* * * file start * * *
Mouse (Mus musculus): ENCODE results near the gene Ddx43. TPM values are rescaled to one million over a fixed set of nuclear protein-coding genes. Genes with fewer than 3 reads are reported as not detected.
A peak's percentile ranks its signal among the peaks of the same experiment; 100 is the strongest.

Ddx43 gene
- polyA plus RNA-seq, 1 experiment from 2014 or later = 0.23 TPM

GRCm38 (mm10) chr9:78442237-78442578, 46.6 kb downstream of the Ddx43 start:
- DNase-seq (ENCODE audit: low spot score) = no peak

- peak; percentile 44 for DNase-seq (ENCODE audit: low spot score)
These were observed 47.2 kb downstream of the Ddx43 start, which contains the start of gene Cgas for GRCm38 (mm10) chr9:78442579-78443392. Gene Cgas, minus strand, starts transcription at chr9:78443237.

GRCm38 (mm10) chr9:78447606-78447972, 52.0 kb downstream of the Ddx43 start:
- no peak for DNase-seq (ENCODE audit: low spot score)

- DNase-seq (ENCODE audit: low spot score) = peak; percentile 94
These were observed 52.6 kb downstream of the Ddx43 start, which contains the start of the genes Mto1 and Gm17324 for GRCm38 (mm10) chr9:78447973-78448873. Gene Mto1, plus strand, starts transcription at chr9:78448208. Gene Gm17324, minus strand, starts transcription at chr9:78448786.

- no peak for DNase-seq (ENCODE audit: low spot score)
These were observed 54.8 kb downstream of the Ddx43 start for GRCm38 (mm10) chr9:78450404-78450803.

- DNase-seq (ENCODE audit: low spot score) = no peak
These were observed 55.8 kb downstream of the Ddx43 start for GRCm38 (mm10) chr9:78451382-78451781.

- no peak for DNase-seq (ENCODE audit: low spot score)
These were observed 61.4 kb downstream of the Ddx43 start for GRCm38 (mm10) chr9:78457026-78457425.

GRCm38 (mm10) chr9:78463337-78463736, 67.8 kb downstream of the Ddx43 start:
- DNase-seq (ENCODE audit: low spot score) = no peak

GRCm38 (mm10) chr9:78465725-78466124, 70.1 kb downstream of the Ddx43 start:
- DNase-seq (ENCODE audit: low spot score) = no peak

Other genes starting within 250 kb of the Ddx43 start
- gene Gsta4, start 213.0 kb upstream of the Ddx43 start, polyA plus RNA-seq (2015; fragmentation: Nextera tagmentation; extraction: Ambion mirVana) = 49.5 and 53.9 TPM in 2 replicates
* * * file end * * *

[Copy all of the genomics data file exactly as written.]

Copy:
Mouse (Mus musculus): ENCODE results near the gene Ddx43. TPM values are rescaled to one million over a fixed set of nuclear protein-coding genes. Genes with fewer than 3 reads are reported as not detected.
A peak's percentile ranks its signal among the peaks of the same experiment; 100 is the strongest.

Ddx43 gene
- polyA plus RNA-seq, 1 experiment from 2014 or later = 0.23 TPM

GRCm38 (mm10) chr9:78442237-78442578, 46.6 kb downstream of the Ddx43 start:
- DNase-seq (ENCODE audit: low spot score) = no peak

- peak; percentile 44 for DNase-seq (ENCODE audit: low spot score)
These were observed 47.2 kb downstream of the Ddx43 start, which contains the start of gene Cgas for GRCm38 (mm10) chr9:78442579-78443392. Gene Cgas, minus strand, starts transcription at chr9:78443237.

GRCm38 (mm10) chr9:78447606-78447972, 52.0 kb downstream of the Ddx43 start:
- no peak for DNase-seq (ENCODE audit: low spot score)

- DNase-seq (ENCODE audit: low spot score) = peak; percentile 94
These were observed 52.6 kb downstream of the Ddx43 start, which contains the start of the genes Mto1 and Gm17324 for GRCm38 (mm10) chr9:78447973-78448873. Gene Mto1, plus strand, starts transcription at chr9:78448208. Gene Gm17324, minus strand, starts transcription at chr9:78448786.

- no peak for DNase-seq (ENCODE audit: low spot score)
These were observed 54.8 kb downstream of the Ddx43 start for GRCm38 (mm10) chr9:78450404-78450803.

- DNase-seq (ENCODE audit: low spot score) = no peak
These were observed 55.8 kb downstream of the Ddx43 start for GRCm38 (mm10) chr9:78451382-78451781.

- no peak for DNase-seq (ENCODE audit: low spot score)
These were observed 61.4 kb downstream of the Ddx43 start for GRCm38 (mm10) chr9:78457026-78457425.

GRCm38 (mm10) chr9:78463337-78463736, 67.8 kb downstream of the Ddx43 start:
- DNase-seq (ENCODE audit: low spot score) = no peak

GRCm38 (mm10) chr9:78465725-78466124, 70.1 kb downstream of the Ddx43 start:
- DNase-seq (ENCODE audit: low spot score) = no peak

Other genes starting within 250 kb of the Ddx43 start
- gene Gsta4, start 213.0 kb upstream of the Ddx43 start, polyA plus RNA-seq (2015; fragmentation: Nextera tagmentation; extraction: Ambion mirVana) = 49.5 and 53.9 TPM in 2 replicates